With the Iowa primary approaching, political ads are increasing on the local Iowa TV stations. While the national press may have been focused on some of the recent Rick Perry ads about the end of "don't ask, don't tell" and its connection to the celebration of Christmas in the public schools, there has been an even more controversial ad running on Iowa TV stations - anti-abortion spots being run by Randall Terry, the head of Operation Rescue, who has announced that he is running for the Democratic nomination for President - challenging President Obama for the privilege of running in next year's election. Some of the planned ads have graphic depictions of the results of abortions. These ads are disturbing to some, and many viewers (and many stations) are concerned and upset about their being broadcast - so why are stations running them? For the most part, it is based on the requirement of Section 315 of the Communications Act that prohibits a station from censoring an ad from a candidate for public office. Not only that, but court rulings concerning the reasonable access provisions of the Communcations Act prohibit stations from channeling potentially disturbing ads to later night hours - limiting stations to a pre-ad disclaimer warning viewers of the content to come and advising them that the ad is being aired by a candidate and is not subject to station censorship (stations should work with counsel to use language on such a disclaimer that has been approved by the FCC).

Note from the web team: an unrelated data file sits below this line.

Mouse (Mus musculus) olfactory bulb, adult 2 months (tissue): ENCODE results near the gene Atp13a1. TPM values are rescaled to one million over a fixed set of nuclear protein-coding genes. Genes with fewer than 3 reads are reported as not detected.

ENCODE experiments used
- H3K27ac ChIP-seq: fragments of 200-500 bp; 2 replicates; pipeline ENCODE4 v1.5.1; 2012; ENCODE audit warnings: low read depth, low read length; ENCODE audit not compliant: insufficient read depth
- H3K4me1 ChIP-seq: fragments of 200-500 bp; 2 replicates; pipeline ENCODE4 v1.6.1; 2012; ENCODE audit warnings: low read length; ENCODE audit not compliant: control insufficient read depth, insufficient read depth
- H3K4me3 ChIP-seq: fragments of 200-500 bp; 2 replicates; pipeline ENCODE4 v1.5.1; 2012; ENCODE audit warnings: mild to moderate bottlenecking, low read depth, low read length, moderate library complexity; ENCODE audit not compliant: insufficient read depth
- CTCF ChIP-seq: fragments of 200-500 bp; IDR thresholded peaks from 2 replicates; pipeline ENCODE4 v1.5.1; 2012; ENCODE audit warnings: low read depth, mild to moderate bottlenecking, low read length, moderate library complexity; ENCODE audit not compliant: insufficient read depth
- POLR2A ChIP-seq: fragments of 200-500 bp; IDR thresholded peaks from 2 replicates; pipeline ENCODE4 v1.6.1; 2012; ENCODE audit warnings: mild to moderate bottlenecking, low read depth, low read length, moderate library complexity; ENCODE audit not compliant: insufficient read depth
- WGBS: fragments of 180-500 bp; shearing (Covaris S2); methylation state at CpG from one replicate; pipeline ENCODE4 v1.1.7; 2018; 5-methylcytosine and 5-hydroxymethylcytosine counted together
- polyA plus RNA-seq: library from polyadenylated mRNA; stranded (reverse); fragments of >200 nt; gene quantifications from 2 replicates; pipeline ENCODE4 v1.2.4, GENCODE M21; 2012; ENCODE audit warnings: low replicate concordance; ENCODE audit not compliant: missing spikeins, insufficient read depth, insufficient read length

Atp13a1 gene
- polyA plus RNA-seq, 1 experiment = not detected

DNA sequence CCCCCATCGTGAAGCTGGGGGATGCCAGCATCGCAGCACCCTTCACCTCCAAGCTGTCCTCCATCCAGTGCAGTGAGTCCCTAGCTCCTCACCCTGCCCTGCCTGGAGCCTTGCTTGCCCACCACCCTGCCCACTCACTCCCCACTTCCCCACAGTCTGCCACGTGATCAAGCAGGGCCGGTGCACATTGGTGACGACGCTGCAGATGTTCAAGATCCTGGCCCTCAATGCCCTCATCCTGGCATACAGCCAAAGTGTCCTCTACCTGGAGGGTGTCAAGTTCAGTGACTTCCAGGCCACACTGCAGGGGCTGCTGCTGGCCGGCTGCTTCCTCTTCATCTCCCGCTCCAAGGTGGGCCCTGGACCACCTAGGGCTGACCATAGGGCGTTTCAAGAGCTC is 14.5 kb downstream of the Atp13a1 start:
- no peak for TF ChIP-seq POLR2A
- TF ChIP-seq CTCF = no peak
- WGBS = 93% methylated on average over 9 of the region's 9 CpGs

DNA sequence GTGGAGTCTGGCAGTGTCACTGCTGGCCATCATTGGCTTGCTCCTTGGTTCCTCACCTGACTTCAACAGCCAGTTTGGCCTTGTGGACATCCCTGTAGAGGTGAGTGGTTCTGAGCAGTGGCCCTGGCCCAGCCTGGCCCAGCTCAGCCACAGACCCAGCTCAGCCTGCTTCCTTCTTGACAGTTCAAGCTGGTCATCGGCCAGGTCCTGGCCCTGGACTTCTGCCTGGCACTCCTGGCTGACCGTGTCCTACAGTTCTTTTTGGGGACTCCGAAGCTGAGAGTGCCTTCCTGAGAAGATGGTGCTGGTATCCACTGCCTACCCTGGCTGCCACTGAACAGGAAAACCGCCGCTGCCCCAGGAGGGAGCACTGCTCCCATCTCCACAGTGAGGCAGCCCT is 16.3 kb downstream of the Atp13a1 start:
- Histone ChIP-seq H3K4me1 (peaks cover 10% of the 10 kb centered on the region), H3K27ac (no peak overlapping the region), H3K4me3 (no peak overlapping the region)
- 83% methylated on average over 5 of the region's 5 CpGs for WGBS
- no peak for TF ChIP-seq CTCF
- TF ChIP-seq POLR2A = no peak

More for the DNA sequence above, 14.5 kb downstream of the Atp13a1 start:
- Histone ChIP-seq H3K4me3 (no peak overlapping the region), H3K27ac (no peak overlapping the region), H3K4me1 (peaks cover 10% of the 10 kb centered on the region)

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Communications & Media Law Updates, Election & Politics Law Updates
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